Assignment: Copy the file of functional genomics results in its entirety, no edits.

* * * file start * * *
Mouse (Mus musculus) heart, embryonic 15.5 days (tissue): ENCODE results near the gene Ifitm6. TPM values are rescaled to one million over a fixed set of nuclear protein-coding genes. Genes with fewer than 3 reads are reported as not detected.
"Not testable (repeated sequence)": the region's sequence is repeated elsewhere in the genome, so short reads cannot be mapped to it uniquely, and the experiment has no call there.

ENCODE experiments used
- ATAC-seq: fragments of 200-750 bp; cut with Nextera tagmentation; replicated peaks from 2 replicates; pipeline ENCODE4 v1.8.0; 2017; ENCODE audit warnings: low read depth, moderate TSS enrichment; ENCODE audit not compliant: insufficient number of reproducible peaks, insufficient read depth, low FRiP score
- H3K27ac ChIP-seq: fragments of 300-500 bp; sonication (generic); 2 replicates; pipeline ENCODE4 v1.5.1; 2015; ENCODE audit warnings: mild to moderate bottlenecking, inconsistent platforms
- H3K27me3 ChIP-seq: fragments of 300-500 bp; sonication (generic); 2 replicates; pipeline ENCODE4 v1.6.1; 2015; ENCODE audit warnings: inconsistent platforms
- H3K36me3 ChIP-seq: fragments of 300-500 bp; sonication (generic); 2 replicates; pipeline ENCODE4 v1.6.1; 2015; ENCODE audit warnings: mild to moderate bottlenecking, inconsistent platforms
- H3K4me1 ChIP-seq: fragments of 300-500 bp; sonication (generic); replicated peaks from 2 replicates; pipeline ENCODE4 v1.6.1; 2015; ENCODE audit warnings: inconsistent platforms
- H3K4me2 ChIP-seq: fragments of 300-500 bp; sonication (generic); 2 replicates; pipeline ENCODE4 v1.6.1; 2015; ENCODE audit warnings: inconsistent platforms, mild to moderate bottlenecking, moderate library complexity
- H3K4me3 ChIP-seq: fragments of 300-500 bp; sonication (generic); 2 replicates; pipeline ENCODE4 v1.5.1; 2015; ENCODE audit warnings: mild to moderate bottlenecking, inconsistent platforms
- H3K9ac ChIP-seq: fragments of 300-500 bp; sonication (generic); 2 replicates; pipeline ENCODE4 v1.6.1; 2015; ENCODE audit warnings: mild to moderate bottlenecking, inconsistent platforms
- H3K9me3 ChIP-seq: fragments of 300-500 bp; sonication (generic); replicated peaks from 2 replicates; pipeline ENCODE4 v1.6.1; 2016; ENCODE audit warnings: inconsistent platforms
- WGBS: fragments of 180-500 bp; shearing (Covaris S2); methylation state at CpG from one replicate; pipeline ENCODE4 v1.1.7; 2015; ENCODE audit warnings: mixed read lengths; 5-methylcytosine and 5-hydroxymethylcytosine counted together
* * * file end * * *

Mouse (Mus musculus) heart, embryonic 15.5 days (tissue): ENCODE results near the gene Ifitm6. TPM values are rescaled to one million over a fixed set of nuclear protein-coding genes. Genes with fewer than 3 reads are reported as not detected.
"Not testable (repeated sequence)": the region's sequence is repeated elsewhere in the genome, so short reads cannot be mapped to it uniquely, and the experiment has no call there.

ENCODE experiments used
- ATAC-seq: fragments of 200-750 bp; cut with Nextera tagmentation; replicated peaks from 2 replicates; pipeline ENCODE4 v1.8.0; 2017; ENCODE audit warnings: low read depth, moderate TSS enrichment; ENCODE audit not compliant: insufficient number of reproducible peaks, insufficient read depth, low FRiP score
- H3K27ac ChIP-seq: fragments of 300-500 bp; sonication (generic); 2 replicates; pipeline ENCODE4 v1.5.1; 2015; ENCODE audit warnings: mild to moderate bottlenecking, inconsistent platforms
- H3K27me3 ChIP-seq: fragments of 300-500 bp; sonication (generic); 2 replicates; pipeline ENCODE4 v1.6.1; 2015; ENCODE audit warnings: inconsistent platforms
- H3K36me3 ChIP-seq: fragments of 300-500 bp; sonication (generic); 2 replicates; pipeline ENCODE4 v1.6.1; 2015; ENCODE audit warnings: mild to moderate bottlenecking, inconsistent platforms
- H3K4me1 ChIP-seq: fragments of 300-500 bp; sonication (generic); replicated peaks from 2 replicates; pipeline ENCODE4 v1.6.1; 2015; ENCODE audit warnings: inconsistent platforms
- H3K4me2 ChIP-seq: fragments of 300-500 bp; sonication (generic); 2 replicates; pipeline ENCODE4 v1.6.1; 2015; ENCODE audit warnings: inconsistent platforms, mild to moderate bottlenecking, moderate library complexity
- H3K4me3 ChIP-seq: fragments of 300-500 bp; sonication (generic); 2 replicates; pipeline ENCODE4 v1.5.1; 2015; ENCODE audit warnings: mild to moderate bottlenecking, inconsistent platforms
- H3K9ac ChIP-seq: fragments of 300-500 bp; sonication (generic); 2 replicates; pipeline ENCODE4 v1.6.1; 2015; ENCODE audit warnings: mild to moderate bottlenecking, inconsistent platforms
- H3K9me3 ChIP-seq: fragments of 300-500 bp; sonication (generic); replicated peaks from 2 replicates; pipeline ENCODE4 v1.6.1; 2016; ENCODE audit warnings: inconsistent platforms
- WGBS: fragments of 180-500 bp; shearing (Covaris S2); methylation state at CpG from one replicate; pipeline ENCODE4 v1.1.7; 2015; ENCODE audit warnings: mixed read lengths; 5-methylcytosine and 5-hydroxymethylcytosine counted together